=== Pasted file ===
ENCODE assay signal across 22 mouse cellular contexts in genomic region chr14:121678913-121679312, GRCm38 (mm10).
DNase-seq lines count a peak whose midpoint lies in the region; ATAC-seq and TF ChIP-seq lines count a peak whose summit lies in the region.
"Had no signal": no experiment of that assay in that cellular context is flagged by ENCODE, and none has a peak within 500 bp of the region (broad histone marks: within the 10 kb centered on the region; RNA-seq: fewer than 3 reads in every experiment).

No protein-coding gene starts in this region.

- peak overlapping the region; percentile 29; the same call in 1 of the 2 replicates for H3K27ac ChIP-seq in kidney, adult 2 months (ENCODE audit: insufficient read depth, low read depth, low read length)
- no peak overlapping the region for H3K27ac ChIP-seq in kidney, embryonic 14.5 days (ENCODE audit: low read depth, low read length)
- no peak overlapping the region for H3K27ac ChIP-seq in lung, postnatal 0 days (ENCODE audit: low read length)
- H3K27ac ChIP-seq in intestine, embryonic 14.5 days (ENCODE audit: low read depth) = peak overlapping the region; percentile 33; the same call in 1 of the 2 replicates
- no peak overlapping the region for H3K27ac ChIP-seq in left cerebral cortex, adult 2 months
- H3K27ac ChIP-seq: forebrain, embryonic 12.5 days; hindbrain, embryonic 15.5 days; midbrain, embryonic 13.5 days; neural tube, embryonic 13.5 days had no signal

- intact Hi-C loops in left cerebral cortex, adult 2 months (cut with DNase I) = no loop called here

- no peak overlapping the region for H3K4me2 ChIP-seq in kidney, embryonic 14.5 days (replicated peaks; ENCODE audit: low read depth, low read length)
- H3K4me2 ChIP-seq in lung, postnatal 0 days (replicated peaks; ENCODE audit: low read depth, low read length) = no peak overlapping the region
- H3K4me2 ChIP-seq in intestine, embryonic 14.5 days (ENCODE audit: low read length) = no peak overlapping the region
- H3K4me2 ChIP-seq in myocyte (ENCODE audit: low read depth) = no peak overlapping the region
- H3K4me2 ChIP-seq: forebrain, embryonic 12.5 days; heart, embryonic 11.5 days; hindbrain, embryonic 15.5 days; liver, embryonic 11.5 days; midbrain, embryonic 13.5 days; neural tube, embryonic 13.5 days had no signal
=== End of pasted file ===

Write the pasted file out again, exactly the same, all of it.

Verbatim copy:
ENCODE assay signal across 22 mouse cellular contexts in genomic region chr14:121678913-121679312, GRCm38 (mm10).
DNase-seq lines count a peak whose midpoint lies in the region; ATAC-seq and TF ChIP-seq lines count a peak whose summit lies in the region.
"Had no signal": no experiment of that assay in that cellular context is flagged by ENCODE, and none has a peak within 500 bp of the region (broad histone marks: within the 10 kb centered on the region; RNA-seq: fewer than 3 reads in every experiment).

No protein-coding gene starts in this region.

- peak overlapping the region; percentile 29; the same call in 1 of the 2 replicates for H3K27ac ChIP-seq in kidney, adult 2 months (ENCODE audit: insufficient read depth, low read depth, low read length)
- no peak overlapping the region for H3K27ac ChIP-seq in kidney, embryonic 14.5 days (ENCODE audit: low read depth, low read length)
- no peak overlapping the region for H3K27ac ChIP-seq in lung, postnatal 0 days (ENCODE audit: low read length)
- H3K27ac ChIP-seq in intestine, embryonic 14.5 days (ENCODE audit: low read depth) = peak overlapping the region; percentile 33; the same call in 1 of the 2 replicates
- no peak overlapping the region for H3K27ac ChIP-seq in left cerebral cortex, adult 2 months
- H3K27ac ChIP-seq: forebrain, embryonic 12.5 days; hindbrain, embryonic 15.5 days; midbrain, embryonic 13.5 days; neural tube, embryonic 13.5 days had no signal

- intact Hi-C loops in left cerebral cortex, adult 2 months (cut with DNase I) = no loop called here

- no peak overlapping the region for H3K4me2 ChIP-seq in kidney, embryonic 14.5 days (replicated peaks; ENCODE audit: low read depth, low read length)
- H3K4me2 ChIP-seq in lung, postnatal 0 days (replicated peaks; ENCODE audit: low read depth, low read length) = no peak overlapping the region
- H3K4me2 ChIP-seq in intestine, embryonic 14.5 days (ENCODE audit: low read length) = no peak overlapping the region
- H3K4me2 ChIP-seq in myocyte (ENCODE audit: low read depth) = no peak overlapping the region
- H3K4me2 ChIP-seq: forebrain, embryonic 12.5 days; heart, embryonic 11.5 days; hindbrain, embryonic 15.5 days; liver, embryonic 11.5 days; midbrain, embryonic 13.5 days; neural tube, embryonic 13.5 days had no signal